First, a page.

Fruits, vegetables, and other fiber sources are great for our health. Fiber helps prevent disease, increases satiety, and decreases constipation. To increase fiber intake, do it gradually so you can assess how you handle the higher fiber totals.
Fiber recommendations per day:
Age 50 and under:
- Female: 25 grams per day
- Male: 38 grams per day
Age 51 and over:
- Female: 21 grams per day
- Male: 30 grams per day
Eat both fiber types
- There are two main types of fiber: soluble and insoluble. Both are important for proper function.
- Soluble Fiber dissolves in water and includes many vegetables, oatmeal, beans, lentils, apples, barley, psyllium, and other citrus fruits.
- Insoluble Fiber increases stool bulk to prevent constipation and includes whole grain products, wheat bran, whole wheat flour, and potatoes.
KEY TAKEAWAY: Assess how much fiber you’re currently eating and add more servings gradually.
4. Hydrate More
Being adequately hydrated is important to keep things moving in the GI tract. Water is absorbed in the large intestine/colon and helps produce and pass stool.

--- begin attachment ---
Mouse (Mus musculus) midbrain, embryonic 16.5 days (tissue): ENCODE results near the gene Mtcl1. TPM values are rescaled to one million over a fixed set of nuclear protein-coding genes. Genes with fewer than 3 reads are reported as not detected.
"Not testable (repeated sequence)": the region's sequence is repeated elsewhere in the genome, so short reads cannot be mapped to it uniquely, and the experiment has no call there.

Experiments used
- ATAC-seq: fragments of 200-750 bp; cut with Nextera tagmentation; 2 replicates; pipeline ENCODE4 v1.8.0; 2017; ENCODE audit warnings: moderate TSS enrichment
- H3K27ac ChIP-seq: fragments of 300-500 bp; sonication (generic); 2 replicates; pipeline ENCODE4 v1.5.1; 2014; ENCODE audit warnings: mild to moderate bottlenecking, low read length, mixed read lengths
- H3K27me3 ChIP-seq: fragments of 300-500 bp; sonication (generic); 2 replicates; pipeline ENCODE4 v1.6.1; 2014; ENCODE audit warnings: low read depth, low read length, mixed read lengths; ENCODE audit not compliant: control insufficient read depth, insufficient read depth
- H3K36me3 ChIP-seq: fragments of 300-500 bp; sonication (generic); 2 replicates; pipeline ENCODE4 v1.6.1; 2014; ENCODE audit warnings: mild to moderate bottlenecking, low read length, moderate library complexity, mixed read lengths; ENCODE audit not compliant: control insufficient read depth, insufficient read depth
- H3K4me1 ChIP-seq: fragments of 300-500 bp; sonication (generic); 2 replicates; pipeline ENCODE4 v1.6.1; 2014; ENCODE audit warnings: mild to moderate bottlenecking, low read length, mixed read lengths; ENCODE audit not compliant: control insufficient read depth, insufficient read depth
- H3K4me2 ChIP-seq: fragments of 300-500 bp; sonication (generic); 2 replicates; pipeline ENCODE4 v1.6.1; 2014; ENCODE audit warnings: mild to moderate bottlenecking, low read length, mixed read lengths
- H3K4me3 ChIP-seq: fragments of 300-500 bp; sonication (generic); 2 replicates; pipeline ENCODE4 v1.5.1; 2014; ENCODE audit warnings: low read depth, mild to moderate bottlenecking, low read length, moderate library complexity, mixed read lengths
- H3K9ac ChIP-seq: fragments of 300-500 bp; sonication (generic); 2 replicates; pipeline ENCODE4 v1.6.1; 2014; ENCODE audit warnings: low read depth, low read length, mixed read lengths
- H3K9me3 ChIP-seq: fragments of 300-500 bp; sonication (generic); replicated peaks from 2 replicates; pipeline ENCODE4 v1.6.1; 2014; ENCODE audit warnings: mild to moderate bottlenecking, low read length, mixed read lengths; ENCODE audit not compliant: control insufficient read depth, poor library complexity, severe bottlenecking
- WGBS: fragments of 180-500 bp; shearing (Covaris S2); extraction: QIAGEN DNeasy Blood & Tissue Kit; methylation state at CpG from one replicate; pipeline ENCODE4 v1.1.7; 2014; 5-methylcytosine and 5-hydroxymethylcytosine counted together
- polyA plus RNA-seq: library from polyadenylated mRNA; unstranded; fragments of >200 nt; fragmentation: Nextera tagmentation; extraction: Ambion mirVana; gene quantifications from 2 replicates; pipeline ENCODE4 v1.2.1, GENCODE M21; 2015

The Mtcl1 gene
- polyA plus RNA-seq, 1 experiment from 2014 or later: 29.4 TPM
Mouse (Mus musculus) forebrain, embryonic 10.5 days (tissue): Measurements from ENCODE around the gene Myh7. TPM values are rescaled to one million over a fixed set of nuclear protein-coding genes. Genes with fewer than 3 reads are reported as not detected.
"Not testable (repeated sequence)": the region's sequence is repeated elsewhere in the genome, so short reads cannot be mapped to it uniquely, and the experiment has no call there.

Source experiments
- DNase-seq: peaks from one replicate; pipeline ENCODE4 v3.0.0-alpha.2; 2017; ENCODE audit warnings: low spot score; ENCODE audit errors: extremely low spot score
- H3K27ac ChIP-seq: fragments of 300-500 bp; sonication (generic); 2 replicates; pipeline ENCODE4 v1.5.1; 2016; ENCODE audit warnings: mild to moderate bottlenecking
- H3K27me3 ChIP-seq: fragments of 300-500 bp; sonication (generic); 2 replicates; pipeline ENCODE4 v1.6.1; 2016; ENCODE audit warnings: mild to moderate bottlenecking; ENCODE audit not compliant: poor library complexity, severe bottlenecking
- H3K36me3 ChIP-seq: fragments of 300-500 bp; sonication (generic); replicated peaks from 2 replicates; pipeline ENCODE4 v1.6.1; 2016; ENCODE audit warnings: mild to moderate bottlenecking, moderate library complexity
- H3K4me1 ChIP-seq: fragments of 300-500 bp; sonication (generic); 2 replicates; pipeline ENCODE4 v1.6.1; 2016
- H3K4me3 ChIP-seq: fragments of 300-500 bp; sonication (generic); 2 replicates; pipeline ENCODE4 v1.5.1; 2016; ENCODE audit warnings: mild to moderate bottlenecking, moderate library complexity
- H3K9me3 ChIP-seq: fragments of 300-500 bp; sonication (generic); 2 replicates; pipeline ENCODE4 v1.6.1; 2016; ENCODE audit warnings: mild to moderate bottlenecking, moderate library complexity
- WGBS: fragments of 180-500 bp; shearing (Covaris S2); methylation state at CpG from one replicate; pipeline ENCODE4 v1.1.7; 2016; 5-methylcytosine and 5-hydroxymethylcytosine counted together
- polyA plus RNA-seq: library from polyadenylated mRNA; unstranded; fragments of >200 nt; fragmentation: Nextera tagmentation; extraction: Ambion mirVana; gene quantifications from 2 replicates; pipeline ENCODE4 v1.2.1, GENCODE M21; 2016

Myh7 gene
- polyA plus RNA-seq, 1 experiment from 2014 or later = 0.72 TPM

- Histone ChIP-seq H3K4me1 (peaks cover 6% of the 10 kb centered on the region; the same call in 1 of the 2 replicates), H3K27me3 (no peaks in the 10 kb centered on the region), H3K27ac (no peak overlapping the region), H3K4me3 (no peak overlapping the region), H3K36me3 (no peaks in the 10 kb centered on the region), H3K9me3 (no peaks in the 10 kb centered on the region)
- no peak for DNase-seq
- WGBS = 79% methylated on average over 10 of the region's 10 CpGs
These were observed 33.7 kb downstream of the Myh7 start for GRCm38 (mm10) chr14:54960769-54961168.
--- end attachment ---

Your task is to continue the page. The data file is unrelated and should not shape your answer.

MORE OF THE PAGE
- In addition to water, certain food can also provide hydration, including watermelon, cucumbers, tomatoes, lettuce, apples, broth, soup, and any other liquids
KEY TAKEAWAY: For a healthy individual with no medical conditions that limit or restrict water, a good rule of thumb is to consume half of your body weight in ounces of water daily. Example: a 200lb person needs ~100oz of water daily. This total comes from foods and liquids.
5. Decrease Dietary Fat
For many digestive ailments, including heartburn and gastrointestinal reflux (GERD), a low-fat approach may help while experiencing or preventing unpleasant symptoms.
- Opting for grilled, roasted, and baked options instead of deep-fried or pan-fried can help reduce the fat amount of the meal.
KEY TAKEAWAY: Skip fried foods, and lessen the consumption of highly acidic foods, oils, and high-fat condiments and sauces.
6. Keep the Flavor, Skip the Spice